The Psychotherapy Practice Research Network (PPRNet) blog began in 2013 in response to psychotherapy clinicians, researchers, and educators who expressed interest in receiving regular information about current practice-oriented psychotherapy research. It offers a monthly summary of two or three published psychotherapy research articles. Each summary is authored by Dr. Tasca and highlights practice implications of selected articles. Past blogs are available in the archives. This content is only available in English.
…I blog about transtheoretical principles of change, microaggressions and outcomes, interpretations and outcomes.
Type of Research
- ALL Topics (clear)
- Alliance and Therapeutic Relationship
- Anxiety Disorders
- Attendance, Attrition, and Drop-Out
- Client Factors
- Client Preferences
- Cognitive Therapy (CT) and Cognitive-Behavioural Therapy (CBT)
- Combination Therapy
- Common Factors
- Depression and Depressive Symptoms
- Efficacy of Treatments
- Feedback and Progress Monitoring
- Group Psychotherapy
- Illness and Medical Comorbidities
- Interpersonal Psychotherapy (IPT)
- Long-term Outcomes
- Neuroscience and Brain
- Outcomes and Deterioration
- Personality Disorders
- Placebo Effect
- Practice-Based Research and Practice Research Networks
- Psychodynamic Therapy (PDT)
- Resistance and Reactance
- Self-Reflection and Awareness
- Suicide and Crisis Intervention
- Therapist Factors
- Transference and Countertransference
- Trauma and/or PTSD
- Treatment Length and Frequency
Does Treatment Fidelity Lead to Better Patient Outcomes?
Alexandersson, K., Wågberg, M., Ekeblad, A., Holmqvist, R., & Falkenström, F. (2022) Session-to-session effects of therapist adherence and facilitative conditions on symptom change in CBT and IPT for depression. Psychotherapy Research, DOI: 10.1080/10503307.2022.2025626.
There has been a long-standing debate in psychotherapy about whether a therapist’s capacity to be adherent to treatment manual and to be competent in delivering specific treatment interventions leads to better patient outcomes. Some argue that rigid adherence may lead to worse outcomes, and meta-analytic research suggests that specific treatment adherence or competence has no impact on outcomes. Others argue that facilitative therapist behaviors (empathy, warmth, involvement, support) and the therapeutic alliance plays a more important role in whether patients get better. It is possible that psychotherapy research designs and rudimentary data analytic methods obscure the effects of therapist treatment adherence. In this study, Alexandersson and colleagues collected data from a randomized controlled trial of cognitive behavioral therapy (CBT) and interpersonal psychotherapy (IPT) for depression. The researchers rated therapist behaviors (adherence to the treatment manual, facilitative behaviors) from recorded therapy sessions. They also assessed patient ratings of the therapeutic alliance after every session. Alexandersson and colleagues used a statistical modeling procedure that allowed them to look specifically at the effects of therapist adherence in a previous session on a patient’s depressive symptoms in a subsequent session. Their results did not show any effects of therapists’ use of specific CBT or IPT techniques on patient outcomes. Facilitative therapist behaviors in a previous session predicted better patient outcomes in the next session for CBT but not for IPT. The effects of facilitative therapist behaviors on outcomes were partially explained by levels of the therapeutic alliance. That is, facilitative behaviors among CBT therapists led to higher therapeutic alliance ratings by patients, which in turn led to lower patient depression scores in the subsequent session.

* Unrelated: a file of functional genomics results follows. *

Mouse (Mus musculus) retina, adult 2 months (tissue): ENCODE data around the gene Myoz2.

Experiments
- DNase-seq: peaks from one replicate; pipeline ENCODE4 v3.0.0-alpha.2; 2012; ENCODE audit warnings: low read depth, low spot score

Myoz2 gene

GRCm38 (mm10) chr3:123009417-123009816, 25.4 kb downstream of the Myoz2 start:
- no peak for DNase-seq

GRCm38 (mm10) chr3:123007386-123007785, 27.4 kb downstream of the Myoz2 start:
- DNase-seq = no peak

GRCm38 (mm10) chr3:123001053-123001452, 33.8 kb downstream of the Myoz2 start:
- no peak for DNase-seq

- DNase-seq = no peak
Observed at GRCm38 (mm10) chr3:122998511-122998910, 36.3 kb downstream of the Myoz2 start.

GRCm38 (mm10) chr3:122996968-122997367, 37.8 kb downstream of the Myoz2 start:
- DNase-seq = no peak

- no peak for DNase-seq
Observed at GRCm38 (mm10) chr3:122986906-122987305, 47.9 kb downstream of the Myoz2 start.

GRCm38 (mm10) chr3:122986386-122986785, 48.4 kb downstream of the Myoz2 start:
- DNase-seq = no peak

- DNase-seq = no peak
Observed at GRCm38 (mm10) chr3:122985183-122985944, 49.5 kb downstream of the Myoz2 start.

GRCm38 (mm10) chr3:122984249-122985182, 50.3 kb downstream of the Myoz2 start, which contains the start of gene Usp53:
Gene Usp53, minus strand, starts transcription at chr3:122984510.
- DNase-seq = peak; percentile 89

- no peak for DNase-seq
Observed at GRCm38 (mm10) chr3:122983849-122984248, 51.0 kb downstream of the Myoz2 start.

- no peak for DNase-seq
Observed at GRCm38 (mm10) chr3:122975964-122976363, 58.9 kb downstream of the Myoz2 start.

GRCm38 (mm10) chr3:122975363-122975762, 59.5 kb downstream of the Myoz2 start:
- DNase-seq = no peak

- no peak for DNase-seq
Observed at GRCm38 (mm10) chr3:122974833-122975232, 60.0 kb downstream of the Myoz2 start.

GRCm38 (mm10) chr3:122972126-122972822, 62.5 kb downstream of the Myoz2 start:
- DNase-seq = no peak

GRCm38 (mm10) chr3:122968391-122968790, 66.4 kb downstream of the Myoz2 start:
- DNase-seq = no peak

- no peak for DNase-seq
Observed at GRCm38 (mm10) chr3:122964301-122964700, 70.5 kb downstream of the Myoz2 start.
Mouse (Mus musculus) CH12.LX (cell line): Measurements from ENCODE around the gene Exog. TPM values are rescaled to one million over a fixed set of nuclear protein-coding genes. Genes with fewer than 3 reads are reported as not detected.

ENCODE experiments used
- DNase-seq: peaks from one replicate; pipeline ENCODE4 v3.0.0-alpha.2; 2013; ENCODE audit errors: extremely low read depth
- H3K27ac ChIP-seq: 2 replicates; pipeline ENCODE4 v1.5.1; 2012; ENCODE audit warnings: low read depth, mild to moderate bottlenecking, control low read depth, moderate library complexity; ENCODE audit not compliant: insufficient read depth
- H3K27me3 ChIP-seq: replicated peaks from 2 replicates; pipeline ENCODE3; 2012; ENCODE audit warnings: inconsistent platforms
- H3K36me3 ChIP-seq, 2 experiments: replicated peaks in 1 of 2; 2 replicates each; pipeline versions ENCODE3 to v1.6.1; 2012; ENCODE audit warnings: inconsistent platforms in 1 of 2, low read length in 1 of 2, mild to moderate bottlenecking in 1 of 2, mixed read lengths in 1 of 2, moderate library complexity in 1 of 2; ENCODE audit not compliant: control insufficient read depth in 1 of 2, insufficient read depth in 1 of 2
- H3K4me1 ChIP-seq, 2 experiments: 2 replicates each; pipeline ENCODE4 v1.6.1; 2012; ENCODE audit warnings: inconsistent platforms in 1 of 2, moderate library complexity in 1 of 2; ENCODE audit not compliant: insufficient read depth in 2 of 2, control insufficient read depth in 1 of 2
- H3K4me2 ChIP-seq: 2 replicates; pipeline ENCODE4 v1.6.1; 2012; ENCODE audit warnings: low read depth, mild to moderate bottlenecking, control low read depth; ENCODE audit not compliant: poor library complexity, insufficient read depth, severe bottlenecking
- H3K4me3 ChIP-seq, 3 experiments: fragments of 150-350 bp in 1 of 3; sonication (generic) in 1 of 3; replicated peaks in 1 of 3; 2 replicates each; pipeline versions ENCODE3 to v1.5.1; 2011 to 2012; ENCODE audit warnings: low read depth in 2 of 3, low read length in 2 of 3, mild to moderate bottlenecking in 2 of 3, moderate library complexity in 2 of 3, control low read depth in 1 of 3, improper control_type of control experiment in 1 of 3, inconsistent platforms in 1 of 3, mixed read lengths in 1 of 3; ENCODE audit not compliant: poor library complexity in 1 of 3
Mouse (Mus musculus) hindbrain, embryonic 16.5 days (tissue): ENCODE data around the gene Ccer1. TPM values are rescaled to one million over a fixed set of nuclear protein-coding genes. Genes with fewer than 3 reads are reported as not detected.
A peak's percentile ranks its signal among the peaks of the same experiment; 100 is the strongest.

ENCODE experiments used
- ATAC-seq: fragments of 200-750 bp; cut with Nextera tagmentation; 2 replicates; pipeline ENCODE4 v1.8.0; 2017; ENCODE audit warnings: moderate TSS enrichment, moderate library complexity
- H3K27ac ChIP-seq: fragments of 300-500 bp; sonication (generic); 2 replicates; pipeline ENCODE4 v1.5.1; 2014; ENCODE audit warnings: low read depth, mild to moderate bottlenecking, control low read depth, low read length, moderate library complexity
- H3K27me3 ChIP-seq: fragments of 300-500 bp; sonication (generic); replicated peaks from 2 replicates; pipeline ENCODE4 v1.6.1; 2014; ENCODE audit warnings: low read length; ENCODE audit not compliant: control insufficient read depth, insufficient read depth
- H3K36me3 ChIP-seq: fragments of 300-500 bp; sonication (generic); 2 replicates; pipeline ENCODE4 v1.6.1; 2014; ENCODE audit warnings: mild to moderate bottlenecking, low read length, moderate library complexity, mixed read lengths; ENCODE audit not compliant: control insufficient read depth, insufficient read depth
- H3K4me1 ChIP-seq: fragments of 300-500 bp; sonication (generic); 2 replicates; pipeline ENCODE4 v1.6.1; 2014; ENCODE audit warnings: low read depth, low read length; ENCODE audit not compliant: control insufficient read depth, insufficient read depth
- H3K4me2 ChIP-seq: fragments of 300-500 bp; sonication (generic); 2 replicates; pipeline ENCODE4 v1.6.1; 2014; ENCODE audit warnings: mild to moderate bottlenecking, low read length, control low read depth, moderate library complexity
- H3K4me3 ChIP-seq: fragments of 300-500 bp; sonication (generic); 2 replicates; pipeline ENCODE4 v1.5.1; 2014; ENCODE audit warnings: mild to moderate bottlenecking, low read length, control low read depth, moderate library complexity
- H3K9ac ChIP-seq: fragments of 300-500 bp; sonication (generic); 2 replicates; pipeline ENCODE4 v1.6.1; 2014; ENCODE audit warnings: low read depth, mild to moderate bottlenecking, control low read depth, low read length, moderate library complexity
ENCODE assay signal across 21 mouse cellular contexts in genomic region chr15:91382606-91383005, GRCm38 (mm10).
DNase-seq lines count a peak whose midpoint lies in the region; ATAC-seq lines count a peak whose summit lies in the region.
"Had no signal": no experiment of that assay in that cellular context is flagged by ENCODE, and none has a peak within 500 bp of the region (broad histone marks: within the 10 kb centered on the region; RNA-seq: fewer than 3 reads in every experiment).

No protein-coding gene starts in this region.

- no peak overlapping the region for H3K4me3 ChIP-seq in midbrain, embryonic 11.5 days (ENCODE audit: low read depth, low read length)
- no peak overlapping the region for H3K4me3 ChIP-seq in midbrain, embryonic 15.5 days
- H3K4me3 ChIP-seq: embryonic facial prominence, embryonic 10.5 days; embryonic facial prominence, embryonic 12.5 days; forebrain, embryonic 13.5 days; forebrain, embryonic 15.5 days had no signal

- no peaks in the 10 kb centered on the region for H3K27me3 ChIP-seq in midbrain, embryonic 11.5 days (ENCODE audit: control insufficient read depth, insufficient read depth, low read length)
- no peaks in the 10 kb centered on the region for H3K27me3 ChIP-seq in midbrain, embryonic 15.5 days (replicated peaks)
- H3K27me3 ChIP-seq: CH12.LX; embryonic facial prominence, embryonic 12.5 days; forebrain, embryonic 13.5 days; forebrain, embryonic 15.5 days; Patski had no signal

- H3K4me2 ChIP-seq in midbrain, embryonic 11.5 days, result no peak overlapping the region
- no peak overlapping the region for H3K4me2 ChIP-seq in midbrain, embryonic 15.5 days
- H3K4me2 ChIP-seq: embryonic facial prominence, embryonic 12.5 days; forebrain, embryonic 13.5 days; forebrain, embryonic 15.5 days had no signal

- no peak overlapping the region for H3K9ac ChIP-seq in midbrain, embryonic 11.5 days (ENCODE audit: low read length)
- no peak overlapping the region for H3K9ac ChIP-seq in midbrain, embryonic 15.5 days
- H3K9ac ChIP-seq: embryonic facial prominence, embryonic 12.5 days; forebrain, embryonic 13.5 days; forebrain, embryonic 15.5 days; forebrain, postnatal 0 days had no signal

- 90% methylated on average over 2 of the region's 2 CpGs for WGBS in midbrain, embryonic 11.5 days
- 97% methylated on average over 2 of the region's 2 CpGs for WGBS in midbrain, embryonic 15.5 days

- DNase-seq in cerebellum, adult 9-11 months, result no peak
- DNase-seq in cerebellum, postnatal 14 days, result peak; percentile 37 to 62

The authors were a little surprised that facilitative therapist behaviors (empathy, warmth, involvement, support) led to better outcomes in CBT but not in IPT. They speculated that therapist relational competence might be especially relevant early in CBT to facilitate a strong alliance, which in turn reduces depressive symptoms among patients. The demanding tasks of CBT (behavioral activation, homework) might mean that therapists’ warmth, support and engagement are important precursors to patients benefitting from the therapy.
Once-Weekly or Twice-Weekly Sessions of Psychotherapy?
Once-Weekly or Twice-Weekly Sessions of Psychotherapy?
Bruijniks, S., Lemmens, L., Hollon, S.D., Peeters, F.P., ….Huibers, M.J. (2020). The effects of once- versus twice-weekly sessions on psychotherapy outcomes in depressed patients. The British Journal of Psychiatry, doi: 10.1192/bjp.2019.265. [Epub ahead of print].
Some research has suggested that the number of sessions per week, not the total number of sessions received, is correlated with patient outcomes. It is possible that higher session frequency per week might lead clients to better recall the content of sessions, which in turn may lead to better treatment outcomes. Or perhaps, higher frequency of sessions might lead to a better therapeutic alliance and higher client motivation thus leading to better outcomes. Although previous research has suggested that more sessions per week is better, no study has ever directly assessed this issue until now. Bruijniks and colleagues conducted a large randomized controlled trial of 200 adults with depression seen across nine specialized clinics in the Netherlands. Researchers randomly assigned clients to receive either cognitive-behavioral therapy (CBT) or interpersonal psychotherapy (IPT) for a maximum of 20 sessions. Half of the clients in either type of therapy received the 20 sessions on a twice a week basis, and half of clients in each type of therapy received the 20 sessions on a once a week basis. The therapies were manualized, therapists were trained and supervised, and clients were carefully selected to meet criteria for depression. More patients dropped out of weekly (31%) compared to twice weekly (17%) therapy. There were no differences between CBT and IPT in depression outcomes. However, there was a significant effect of session frequency on patient outcomes in favor of twice weekly sessions (d = 0.55). Using a strict criteria of “recovery” from depression at 6 months post treatment, 19.6% of patients receiving once weekly therapy “recovered” compared to 29.5% of patients receiving twice weekly therapy.